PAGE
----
Financial Innovation: The Bright and the Dark Sides
City University London - Sir John Cass Business School; Tilburg University - European Banking Center, CentER
Nanyang Technological University (NTU) - Division of Banking & Finance
University of Hong Kong - Faculty of Business and Economics
Frank M. Song
University of Hong Kong - School of Economics and Finance
“Everybody talks about financial innovation, but (almost) nobody empirically tests hypotheses about it”. Frame and White (2004)
The financial turmoil from 2007 onwards has spurred renewed debates on the “bright” and “dark” sides of financial innovation. Using bank-, industry- and country-level data for 32, mostly high-income, countries between 1996 and 2006, this paper is the first to explicitly assess the relationship between financial innovation in the banking sector and (i) real sector growth, (ii) real sector volatility, and (iii) bank fragility. We find evidence for both bright and dark sides of financial innovation. On the one hand, we find that a higher level of financial innovation is associated with a stronger relationship between a country’s growth opportunities and capital and GDP per capita growth and with higher growth rates in industries that rely more on external financing and depend more on innovation. On the other hand, we find that financial innovation is associated with higher growth volatility among industries more dependent on external financing and on innovation and with higher idiosyncratic bank fragility, higher bank profit volatility and higher bank losses during the recent crisis.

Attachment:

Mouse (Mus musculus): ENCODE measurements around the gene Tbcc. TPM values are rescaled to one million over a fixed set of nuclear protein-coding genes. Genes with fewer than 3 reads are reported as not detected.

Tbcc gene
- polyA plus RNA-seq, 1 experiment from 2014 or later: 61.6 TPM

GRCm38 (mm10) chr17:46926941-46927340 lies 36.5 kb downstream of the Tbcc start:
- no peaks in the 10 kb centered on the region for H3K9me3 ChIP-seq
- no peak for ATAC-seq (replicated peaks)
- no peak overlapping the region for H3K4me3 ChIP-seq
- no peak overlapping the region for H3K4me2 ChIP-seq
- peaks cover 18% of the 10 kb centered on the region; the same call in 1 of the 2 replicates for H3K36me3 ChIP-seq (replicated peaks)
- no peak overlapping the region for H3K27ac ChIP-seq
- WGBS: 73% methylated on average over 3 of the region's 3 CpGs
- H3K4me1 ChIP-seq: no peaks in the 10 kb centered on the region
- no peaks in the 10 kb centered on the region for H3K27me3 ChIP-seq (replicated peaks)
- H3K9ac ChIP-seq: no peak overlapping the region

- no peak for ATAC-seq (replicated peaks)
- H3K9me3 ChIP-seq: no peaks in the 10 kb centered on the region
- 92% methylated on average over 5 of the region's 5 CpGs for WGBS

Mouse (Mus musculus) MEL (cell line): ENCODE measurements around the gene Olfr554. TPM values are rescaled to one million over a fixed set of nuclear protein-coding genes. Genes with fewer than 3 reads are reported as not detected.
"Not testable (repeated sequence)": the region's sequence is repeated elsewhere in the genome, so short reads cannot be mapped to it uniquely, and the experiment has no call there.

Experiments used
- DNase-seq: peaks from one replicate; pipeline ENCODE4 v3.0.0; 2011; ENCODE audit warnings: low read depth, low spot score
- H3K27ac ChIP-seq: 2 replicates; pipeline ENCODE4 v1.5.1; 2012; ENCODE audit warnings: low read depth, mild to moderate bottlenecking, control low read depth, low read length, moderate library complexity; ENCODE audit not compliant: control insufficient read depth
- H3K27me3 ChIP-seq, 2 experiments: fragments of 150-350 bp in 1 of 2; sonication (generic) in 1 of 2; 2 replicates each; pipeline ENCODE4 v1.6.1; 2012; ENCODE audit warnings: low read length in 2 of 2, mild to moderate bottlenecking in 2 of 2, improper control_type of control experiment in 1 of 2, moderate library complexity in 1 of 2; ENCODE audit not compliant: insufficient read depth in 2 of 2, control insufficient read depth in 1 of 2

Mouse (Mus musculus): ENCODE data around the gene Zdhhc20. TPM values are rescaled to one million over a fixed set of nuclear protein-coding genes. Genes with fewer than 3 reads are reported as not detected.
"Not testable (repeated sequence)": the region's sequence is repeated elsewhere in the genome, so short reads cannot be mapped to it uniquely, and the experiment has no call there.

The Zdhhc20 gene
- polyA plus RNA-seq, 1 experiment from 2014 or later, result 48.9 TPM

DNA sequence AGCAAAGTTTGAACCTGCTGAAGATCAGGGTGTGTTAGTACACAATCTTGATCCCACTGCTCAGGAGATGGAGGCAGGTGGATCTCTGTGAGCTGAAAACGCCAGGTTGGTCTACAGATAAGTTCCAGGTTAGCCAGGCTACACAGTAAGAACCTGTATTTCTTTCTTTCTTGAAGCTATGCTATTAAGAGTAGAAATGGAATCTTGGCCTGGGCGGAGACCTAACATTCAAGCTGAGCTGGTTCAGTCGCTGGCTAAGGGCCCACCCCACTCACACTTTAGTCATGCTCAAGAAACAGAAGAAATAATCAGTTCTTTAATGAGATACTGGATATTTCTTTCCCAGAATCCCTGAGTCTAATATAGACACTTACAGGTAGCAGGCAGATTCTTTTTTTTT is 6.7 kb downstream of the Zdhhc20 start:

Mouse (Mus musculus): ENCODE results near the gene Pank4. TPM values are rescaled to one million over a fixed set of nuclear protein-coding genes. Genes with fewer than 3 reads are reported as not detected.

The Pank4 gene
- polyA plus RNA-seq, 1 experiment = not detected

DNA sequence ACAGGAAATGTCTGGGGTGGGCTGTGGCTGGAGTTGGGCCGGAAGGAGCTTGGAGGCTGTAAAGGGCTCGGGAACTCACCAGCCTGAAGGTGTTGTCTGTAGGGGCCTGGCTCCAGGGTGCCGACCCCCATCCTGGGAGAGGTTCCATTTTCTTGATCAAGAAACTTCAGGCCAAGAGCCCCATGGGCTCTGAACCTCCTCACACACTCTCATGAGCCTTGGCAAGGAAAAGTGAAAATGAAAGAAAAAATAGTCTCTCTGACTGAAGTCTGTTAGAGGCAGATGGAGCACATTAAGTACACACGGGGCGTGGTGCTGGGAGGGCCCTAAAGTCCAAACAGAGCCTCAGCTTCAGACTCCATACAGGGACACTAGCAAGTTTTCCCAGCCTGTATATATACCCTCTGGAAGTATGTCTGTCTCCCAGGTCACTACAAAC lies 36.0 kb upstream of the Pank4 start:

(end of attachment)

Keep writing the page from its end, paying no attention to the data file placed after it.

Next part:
Number of Pages in PDF File: 82
Keywords: Financial Innovation, Financial R&D Intensity, Bank Risk Taking, Financial Crisis, Industrial Growth, Finance and Growth
JEL Classification: G2, G15, G28, G01, O3working papers series
Date posted: January 25, 2012 ; Last revised: July 29, 2014
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